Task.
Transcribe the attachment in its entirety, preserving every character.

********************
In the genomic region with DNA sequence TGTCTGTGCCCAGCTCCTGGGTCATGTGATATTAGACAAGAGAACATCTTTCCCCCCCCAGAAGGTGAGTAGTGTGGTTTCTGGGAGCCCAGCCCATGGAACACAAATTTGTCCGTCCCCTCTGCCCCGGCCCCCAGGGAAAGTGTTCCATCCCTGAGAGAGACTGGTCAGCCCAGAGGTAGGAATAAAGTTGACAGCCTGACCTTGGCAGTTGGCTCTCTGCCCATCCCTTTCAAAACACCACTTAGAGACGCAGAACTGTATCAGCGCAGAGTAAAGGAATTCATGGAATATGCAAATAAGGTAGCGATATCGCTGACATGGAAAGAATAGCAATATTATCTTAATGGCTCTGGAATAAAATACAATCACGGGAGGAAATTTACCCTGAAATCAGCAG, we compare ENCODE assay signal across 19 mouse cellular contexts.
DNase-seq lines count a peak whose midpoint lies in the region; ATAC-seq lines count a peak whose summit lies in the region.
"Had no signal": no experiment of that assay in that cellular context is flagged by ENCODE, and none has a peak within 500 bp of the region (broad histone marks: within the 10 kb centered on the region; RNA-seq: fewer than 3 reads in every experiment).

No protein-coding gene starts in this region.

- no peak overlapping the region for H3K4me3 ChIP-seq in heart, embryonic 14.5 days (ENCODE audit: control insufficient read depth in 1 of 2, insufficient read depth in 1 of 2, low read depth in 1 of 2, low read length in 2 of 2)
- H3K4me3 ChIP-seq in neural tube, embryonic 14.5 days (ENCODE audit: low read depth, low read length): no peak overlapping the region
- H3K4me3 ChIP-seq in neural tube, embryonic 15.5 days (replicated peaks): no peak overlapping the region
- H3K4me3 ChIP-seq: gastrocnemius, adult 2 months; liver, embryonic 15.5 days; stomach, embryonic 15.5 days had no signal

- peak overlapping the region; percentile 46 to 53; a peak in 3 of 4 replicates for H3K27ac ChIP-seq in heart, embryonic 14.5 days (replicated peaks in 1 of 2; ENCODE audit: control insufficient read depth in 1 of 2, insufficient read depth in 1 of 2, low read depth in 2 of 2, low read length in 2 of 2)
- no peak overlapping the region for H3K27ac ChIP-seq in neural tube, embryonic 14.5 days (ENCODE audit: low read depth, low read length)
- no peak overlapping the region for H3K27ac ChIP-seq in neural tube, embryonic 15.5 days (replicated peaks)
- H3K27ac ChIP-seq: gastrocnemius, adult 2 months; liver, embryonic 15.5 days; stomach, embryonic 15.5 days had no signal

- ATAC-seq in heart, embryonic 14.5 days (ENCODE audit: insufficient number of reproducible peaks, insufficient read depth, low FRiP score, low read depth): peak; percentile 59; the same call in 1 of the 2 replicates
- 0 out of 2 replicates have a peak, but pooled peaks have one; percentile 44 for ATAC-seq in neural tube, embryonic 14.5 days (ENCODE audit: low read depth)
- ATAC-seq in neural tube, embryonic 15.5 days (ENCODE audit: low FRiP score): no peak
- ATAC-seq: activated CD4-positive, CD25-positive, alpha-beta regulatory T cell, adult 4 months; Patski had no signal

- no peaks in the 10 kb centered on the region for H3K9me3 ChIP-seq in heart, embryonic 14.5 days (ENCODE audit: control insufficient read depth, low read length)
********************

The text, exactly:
In the genomic region with DNA sequence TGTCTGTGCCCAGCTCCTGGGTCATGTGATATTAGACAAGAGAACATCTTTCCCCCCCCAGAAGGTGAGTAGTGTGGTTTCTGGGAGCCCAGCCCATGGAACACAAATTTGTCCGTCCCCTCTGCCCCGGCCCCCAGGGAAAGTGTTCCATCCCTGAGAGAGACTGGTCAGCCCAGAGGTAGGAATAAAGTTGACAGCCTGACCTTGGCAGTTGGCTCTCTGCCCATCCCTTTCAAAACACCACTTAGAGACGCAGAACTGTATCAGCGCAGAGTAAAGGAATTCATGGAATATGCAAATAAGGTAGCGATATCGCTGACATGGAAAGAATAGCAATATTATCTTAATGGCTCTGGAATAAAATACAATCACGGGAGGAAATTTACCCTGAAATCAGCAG, we compare ENCODE assay signal across 19 mouse cellular contexts.
DNase-seq lines count a peak whose midpoint lies in the region; ATAC-seq lines count a peak whose summit lies in the region.
"Had no signal": no experiment of that assay in that cellular context is flagged by ENCODE, and none has a peak within 500 bp of the region (broad histone marks: within the 10 kb centered on the region; RNA-seq: fewer than 3 reads in every experiment).

No protein-coding gene starts in this region.

- no peak overlapping the region for H3K4me3 ChIP-seq in heart, embryonic 14.5 days (ENCODE audit: control insufficient read depth in 1 of 2, insufficient read depth in 1 of 2, low read depth in 1 of 2, low read length in 2 of 2)
- H3K4me3 ChIP-seq in neural tube, embryonic 14.5 days (ENCODE audit: low read depth, low read length): no peak overlapping the region
- H3K4me3 ChIP-seq in neural tube, embryonic 15.5 days (replicated peaks): no peak overlapping the region
- H3K4me3 ChIP-seq: gastrocnemius, adult 2 months; liver, embryonic 15.5 days; stomach, embryonic 15.5 days had no signal

- peak overlapping the region; percentile 46 to 53; a peak in 3 of 4 replicates for H3K27ac ChIP-seq in heart, embryonic 14.5 days (replicated peaks in 1 of 2; ENCODE audit: control insufficient read depth in 1 of 2, insufficient read depth in 1 of 2, low read depth in 2 of 2, low read length in 2 of 2)
- no peak overlapping the region for H3K27ac ChIP-seq in neural tube, embryonic 14.5 days (ENCODE audit: low read depth, low read length)
- no peak overlapping the region for H3K27ac ChIP-seq in neural tube, embryonic 15.5 days (replicated peaks)
- H3K27ac ChIP-seq: gastrocnemius, adult 2 months; liver, embryonic 15.5 days; stomach, embryonic 15.5 days had no signal

- ATAC-seq in heart, embryonic 14.5 days (ENCODE audit: insufficient number of reproducible peaks, insufficient read depth, low FRiP score, low read depth): peak; percentile 59; the same call in 1 of the 2 replicates
- 0 out of 2 replicates have a peak, but pooled peaks have one; percentile 44 for ATAC-seq in neural tube, embryonic 14.5 days (ENCODE audit: low read depth)
- ATAC-seq in neural tube, embryonic 15.5 days (ENCODE audit: low FRiP score): no peak
- ATAC-seq: activated CD4-positive, CD25-positive, alpha-beta regulatory T cell, adult 4 months; Patski had no signal

- no peaks in the 10 kb centered on the region for H3K9me3 ChIP-seq in heart, embryonic 14.5 days (ENCODE audit: control insufficient read depth, low read length)